When it comes to Moira, they've come full circle now, with the mid-season finale, "Year's End," to show she actually isn't nearly as powerful as one might have assumed. I can't help but be dismayed by that, even though in the end it means she has much more humanity than initially assessed. She's just another woman being manipulated, and that's never something that can be reassuring. 

The introduction of Malcolm Merlyn (John Barrowman) was supposed to put this high society parenting style into perspective. But really it has reaffirmed how much Moira cares and how far she'll go. She kidnapped Oliver to find out what he knows-- but only to protect him from it. It's one thing to be ignorant and innocent and a pawn in a game of getting to the person with the power. It's another to have information that could be shared and therefore be an important player, too. But for as ominous as Malcolm was made to seem before he was revealed to be Malcolm, it did not change my thinking about Tommy (Colin Donnell) at all. I have no doubt that seeing the kind of cloth Tommy is cut from is meant to set up a bit of sympathy but also understanding-- so that if he rages later and becomes the Lex Luthor, so to speak, there is a traceable reason. But it is not a justified reason. Don't get me wrong; Malcolm is not a good guy, but nothing Malcolm said to or about Tommy was wrong. Tommy is a leech, a mooch, a stain on his bank account. The kid is almost thirty, and he's just living and partying off a trust fund? Cutting him off made me respect and like Malcolm more, not Tommy.

Just as I respect and like Walter (Colin Salmon) more for the sneaking around his wife's back that he's doing to look into the company bank accounts and salvage of the boat and now the notebooks with the hidden list (though it is weird that there would be multiple identical copies of such books in the world...) I'll admit that it seemed like Walter was just going to be a distant periphery character at first, around to cause tension as a replacement father but not really clued into anything else. I think it speaks volumes about the attention to detail from the writers and producers that all of their characters are being utilized in their own unique and important ways. I especially am intrigued by Walter and Felicity's (Emily Bett Rickards) working relationship, and I kind of hope she finds out about Oliver and uses it to her advantage. He's making it really easy for someone as smart as her to be onto him, and it seems a lot like a test.

Oliver is better with computers than he probably should be-- having five years of technology to catch up on. He built himself a digital lair in a day-- one which he has used to hack-- err, access-- important police and other government databases all on his own, all within seconds, and yet, he still went to Felicity to research where to buy a certain kind of arrow? The CW's sponsor Bing may be new, but Google has been around for years... It was suspect, to say the least.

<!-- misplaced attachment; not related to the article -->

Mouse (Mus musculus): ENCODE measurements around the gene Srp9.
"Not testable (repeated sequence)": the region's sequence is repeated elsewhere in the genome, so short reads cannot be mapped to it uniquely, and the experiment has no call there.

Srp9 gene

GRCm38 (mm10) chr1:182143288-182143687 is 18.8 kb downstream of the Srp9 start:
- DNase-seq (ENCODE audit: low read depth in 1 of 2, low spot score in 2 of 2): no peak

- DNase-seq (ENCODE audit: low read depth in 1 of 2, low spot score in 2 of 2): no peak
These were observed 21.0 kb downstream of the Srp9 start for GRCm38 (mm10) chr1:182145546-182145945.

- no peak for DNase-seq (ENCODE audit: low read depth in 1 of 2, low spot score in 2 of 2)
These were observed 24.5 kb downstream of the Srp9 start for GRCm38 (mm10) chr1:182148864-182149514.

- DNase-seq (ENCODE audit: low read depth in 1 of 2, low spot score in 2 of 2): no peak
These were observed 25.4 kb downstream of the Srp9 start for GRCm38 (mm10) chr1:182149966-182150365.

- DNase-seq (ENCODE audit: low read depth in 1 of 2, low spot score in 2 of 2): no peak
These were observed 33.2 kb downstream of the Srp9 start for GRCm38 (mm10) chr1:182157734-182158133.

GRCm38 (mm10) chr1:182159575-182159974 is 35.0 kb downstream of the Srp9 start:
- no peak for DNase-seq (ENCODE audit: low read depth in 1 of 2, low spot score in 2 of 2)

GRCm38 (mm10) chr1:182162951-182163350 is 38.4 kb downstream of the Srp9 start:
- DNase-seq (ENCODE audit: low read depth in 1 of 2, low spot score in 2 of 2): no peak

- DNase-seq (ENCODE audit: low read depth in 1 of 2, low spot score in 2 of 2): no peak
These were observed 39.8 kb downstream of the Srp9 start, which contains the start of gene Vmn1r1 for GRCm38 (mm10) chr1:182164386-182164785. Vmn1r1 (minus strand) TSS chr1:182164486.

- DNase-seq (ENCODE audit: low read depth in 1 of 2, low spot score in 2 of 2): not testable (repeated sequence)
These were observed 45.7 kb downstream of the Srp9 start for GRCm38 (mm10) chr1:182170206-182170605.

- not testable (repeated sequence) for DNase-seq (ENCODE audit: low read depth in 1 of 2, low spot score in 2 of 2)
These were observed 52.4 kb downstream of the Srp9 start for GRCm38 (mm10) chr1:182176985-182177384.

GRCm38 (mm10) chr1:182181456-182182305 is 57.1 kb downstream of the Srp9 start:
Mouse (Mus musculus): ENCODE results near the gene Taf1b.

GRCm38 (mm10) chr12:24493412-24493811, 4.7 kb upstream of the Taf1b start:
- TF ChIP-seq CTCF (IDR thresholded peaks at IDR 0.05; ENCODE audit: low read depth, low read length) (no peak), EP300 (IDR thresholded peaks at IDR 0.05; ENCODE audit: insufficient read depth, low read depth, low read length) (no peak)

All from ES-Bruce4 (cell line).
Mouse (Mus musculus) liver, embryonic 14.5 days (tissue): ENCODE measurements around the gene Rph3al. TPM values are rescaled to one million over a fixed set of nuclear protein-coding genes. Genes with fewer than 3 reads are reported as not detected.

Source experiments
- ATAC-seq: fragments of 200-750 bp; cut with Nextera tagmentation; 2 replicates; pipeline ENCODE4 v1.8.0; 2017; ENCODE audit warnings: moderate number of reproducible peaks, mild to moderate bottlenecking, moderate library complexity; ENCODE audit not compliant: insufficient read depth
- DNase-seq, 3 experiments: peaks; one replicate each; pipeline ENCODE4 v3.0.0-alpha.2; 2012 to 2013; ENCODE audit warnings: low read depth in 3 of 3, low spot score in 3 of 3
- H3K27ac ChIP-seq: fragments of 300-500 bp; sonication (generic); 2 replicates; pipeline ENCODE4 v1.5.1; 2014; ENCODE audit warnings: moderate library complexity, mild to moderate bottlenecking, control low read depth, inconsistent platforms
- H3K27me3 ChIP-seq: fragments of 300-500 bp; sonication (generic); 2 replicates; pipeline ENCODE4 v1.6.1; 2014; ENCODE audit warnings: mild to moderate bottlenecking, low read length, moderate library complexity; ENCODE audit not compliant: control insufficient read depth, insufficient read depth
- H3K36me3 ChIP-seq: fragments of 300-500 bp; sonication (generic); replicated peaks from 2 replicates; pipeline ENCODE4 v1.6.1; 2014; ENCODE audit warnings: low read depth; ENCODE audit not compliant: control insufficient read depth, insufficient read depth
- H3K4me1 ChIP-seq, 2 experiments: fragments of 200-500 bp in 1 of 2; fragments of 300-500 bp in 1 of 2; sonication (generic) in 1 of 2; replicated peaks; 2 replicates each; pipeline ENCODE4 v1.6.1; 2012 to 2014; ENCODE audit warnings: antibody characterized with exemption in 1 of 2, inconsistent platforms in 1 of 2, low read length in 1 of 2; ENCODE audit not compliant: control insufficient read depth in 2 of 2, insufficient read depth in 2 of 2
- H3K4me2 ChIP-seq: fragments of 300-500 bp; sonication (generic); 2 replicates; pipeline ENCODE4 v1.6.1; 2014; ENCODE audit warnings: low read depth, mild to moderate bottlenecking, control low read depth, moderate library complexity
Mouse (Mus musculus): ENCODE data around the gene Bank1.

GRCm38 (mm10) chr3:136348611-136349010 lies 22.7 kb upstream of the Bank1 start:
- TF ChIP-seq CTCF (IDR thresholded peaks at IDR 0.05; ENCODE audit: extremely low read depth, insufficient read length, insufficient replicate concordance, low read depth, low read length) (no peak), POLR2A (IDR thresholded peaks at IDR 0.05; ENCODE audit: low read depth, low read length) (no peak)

Yes, a lot has happened in such a short amount of time-- from introducing key characters in a small way that implies their importance upon return, to acknowledging the obvious timing of Oliver's return and the vigilante's first "victims," to revealing Oliver's other side to someone within his circle. Actually, the part of what I was always most pleased by was the fact that Oliver made the choice to reveal himself. He could have saved Diggle (David Ramsey) and disappeared, but he brought him to his lair and then sat with him to make sure he was okay and would see him when he awoke. Oliver can say a lot of things about how the island changed him, but it did not break him; it made him much more compassionate because it simply made him think about other people at all. I also think this screams volumes about how lonely Oliver may actually feel, desperate for a connection, though knowing intellectually how dangerous it would be for his loved ones to know the truth.

What I am most interested to see in the second half of the season is how Oliver is affected-- if he will spiral-- as he starts to uncover a deeper truth about the corruption in his city and his own family's involvement. He has been so steadfastly sticking to this code in a way that leads me to believe he forced himself to believe certain things because the alternatives were too scary, let alone far off. But the Dark Archer has cracked the door for him to wonder now-- and to dive into the overall mythology more than the case of the week bad guys, too.

If I had to lament one loss in the first half of Arrow season one, it would be that the island flashbacks are not in every episode and actually have been pretty few and far between lately. It may be contrived to put them in every episode-- to force the lessons learned to connect just that closely-- but the island experience was so brutal and intense and important in shaping the Oliver we know and love now, and let's be honest, when you know and love someone, don't you want to get to know everything about them, including where they came from, even if that exposes just how f*ed up their life has been? Maybe it's just me...

But consider this: in the comics, Oliver first met China White (Kelly Hu) on the island. In Arrow, the first encounter the audience sees between the two is in Starling City. I'd like to go back to the island and know for sure if she was there. Because it certainly would have affected how Oliver reacted to her in Starling City if their first on-screen show encounter was not actually their first meeting in general.